Political figures adapt as they return to private life.
Leaving politics is never an easy decision. Whether by choice, downfall, or family reasons – it can sometimes be a huge adjustment returning to private life.
Former MHA George Murphy served from 2011-2015 and went from shouting down the premier in the House of Assembly to taking calls for taxis at Jiffy Cabs.
“I can’t take this job seriously unless someone gets really upset,” said Murphy. “Dispatching is one of the best jobs I’ve ever had. I have no regrets.”
But, said Murphy, his dream job still alludes him.
“Although, being a talk show host is my ultimate dream job.”
Sam Slade, former Liberal MHA was in office from 2013 to 2015, and returned to being a fisherman.
“Life has totally changed since I left politics,” Slade said. “I no longer have the personal connection with people that I once had.”
Slade currently lives in Carbonear, but is not planning to stay away from politics for long. He has future plans to run for mayor of the town in September 2017.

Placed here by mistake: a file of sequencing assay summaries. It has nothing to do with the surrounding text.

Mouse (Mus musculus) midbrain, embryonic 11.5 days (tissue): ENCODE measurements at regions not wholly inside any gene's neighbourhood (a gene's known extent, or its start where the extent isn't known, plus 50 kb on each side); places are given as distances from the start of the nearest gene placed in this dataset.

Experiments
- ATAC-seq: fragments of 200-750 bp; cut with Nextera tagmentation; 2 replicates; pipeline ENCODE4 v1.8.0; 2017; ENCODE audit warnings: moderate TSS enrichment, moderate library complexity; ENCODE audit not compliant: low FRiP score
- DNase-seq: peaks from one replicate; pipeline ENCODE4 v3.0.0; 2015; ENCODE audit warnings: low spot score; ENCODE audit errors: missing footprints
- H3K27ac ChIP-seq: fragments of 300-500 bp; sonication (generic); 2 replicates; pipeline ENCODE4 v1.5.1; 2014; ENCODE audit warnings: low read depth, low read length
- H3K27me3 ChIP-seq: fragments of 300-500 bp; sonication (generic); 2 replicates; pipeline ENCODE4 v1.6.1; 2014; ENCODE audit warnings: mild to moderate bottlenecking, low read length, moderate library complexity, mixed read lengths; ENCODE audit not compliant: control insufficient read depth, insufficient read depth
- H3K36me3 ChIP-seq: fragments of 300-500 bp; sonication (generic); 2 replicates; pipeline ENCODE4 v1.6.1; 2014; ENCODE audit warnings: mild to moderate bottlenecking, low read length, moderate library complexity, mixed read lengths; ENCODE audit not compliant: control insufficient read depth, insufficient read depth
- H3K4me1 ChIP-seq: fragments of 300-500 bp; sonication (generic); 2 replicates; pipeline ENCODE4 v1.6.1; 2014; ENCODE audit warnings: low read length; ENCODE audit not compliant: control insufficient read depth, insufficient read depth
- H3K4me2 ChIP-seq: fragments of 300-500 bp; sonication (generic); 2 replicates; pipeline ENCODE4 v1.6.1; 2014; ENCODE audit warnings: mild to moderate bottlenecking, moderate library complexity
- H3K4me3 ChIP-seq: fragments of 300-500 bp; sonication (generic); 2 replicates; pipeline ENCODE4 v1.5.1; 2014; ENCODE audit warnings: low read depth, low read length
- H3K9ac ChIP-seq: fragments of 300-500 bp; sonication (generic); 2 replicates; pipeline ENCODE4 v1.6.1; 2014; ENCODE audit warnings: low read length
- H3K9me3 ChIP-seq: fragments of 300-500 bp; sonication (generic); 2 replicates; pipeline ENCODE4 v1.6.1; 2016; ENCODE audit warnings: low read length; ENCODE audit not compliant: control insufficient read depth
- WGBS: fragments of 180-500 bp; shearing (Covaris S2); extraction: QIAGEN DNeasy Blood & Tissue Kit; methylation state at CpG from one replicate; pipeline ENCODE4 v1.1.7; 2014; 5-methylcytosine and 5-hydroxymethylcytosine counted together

Jack Harris was a long-serving MHA and an MP for the New Democratic Party. He lost his federal seat to Justin Trudeau and the red wave in the last federal election. His political career spanned a quarter century.
“Not being involved in politics has been a drastic change of lifestyle,” Harris said. “I no longer travel back and forth to Ottawa once a week, and have been making the most of my time.”
Harris says he misses political life and would go back if the opportunity arose again.
“It has been a great privilege to serve, be engaged with and represent the public,” said Harris. “It’s open for debate with the election so far away, but I’m ready to go back for another four years.”
Family, it seems, is the big winner in a life after politics.
“I’ve lived at the high end, I’ve lived at the low end, time has more value than money ever did,” Murphy said. “I’ve learned to put value on other things, family being number one.”